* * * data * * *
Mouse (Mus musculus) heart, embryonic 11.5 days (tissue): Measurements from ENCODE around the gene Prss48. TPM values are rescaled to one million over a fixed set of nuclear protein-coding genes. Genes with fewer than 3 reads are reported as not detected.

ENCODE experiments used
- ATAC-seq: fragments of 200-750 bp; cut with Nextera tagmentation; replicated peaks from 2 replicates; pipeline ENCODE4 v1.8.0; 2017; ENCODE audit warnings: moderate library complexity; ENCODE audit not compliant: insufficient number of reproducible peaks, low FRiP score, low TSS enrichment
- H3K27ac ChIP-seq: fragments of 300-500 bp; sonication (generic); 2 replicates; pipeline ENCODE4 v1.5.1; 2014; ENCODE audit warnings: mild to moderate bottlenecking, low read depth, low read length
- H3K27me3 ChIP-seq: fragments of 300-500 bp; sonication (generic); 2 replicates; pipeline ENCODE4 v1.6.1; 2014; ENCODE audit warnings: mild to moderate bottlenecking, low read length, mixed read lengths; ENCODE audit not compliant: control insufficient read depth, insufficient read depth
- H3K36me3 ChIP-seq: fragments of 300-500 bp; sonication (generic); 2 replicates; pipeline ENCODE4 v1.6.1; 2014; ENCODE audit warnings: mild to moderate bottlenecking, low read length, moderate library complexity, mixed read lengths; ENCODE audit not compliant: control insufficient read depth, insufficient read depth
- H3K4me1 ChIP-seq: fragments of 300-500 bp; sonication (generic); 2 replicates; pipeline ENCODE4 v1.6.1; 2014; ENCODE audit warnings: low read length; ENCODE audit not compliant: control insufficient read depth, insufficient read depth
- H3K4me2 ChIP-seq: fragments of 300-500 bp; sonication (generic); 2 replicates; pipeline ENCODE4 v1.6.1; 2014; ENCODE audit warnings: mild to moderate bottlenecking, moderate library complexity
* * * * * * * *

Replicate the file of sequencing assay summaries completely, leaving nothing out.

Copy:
Mouse (Mus musculus) heart, embryonic 11.5 days (tissue): Measurements from ENCODE around the gene Prss48. TPM values are rescaled to one million over a fixed set of nuclear protein-coding genes. Genes with fewer than 3 reads are reported as not detected.

ENCODE experiments used
- ATAC-seq: fragments of 200-750 bp; cut with Nextera tagmentation; replicated peaks from 2 replicates; pipeline ENCODE4 v1.8.0; 2017; ENCODE audit warnings: moderate library complexity; ENCODE audit not compliant: insufficient number of reproducible peaks, low FRiP score, low TSS enrichment
- H3K27ac ChIP-seq: fragments of 300-500 bp; sonication (generic); 2 replicates; pipeline ENCODE4 v1.5.1; 2014; ENCODE audit warnings: mild to moderate bottlenecking, low read depth, low read length
- H3K27me3 ChIP-seq: fragments of 300-500 bp; sonication (generic); 2 replicates; pipeline ENCODE4 v1.6.1; 2014; ENCODE audit warnings: mild to moderate bottlenecking, low read length, mixed read lengths; ENCODE audit not compliant: control insufficient read depth, insufficient read depth
- H3K36me3 ChIP-seq: fragments of 300-500 bp; sonication (generic); 2 replicates; pipeline ENCODE4 v1.6.1; 2014; ENCODE audit warnings: mild to moderate bottlenecking, low read length, moderate library complexity, mixed read lengths; ENCODE audit not compliant: control insufficient read depth, insufficient read depth
- H3K4me1 ChIP-seq: fragments of 300-500 bp; sonication (generic); 2 replicates; pipeline ENCODE4 v1.6.1; 2014; ENCODE audit warnings: low read length; ENCODE audit not compliant: control insufficient read depth, insufficient read depth
- H3K4me2 ChIP-seq: fragments of 300-500 bp; sonication (generic); 2 replicates; pipeline ENCODE4 v1.6.1; 2014; ENCODE audit warnings: mild to moderate bottlenecking, moderate library complexity